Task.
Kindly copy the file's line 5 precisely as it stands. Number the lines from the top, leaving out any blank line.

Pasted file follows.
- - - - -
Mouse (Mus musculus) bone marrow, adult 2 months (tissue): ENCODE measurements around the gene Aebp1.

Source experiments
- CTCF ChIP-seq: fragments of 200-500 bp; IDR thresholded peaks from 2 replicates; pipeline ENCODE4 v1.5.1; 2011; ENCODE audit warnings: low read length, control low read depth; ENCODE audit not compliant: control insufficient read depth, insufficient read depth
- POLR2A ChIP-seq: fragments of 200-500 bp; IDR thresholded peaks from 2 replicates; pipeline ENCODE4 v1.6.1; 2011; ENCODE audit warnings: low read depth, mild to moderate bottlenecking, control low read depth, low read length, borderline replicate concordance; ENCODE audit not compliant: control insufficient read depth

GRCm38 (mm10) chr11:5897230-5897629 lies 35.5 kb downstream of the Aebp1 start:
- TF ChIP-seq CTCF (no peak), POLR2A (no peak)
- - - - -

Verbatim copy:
GRCm38 (mm10) chr11:5897230-5897629 lies 35.5 kb downstream of the Aebp1 start: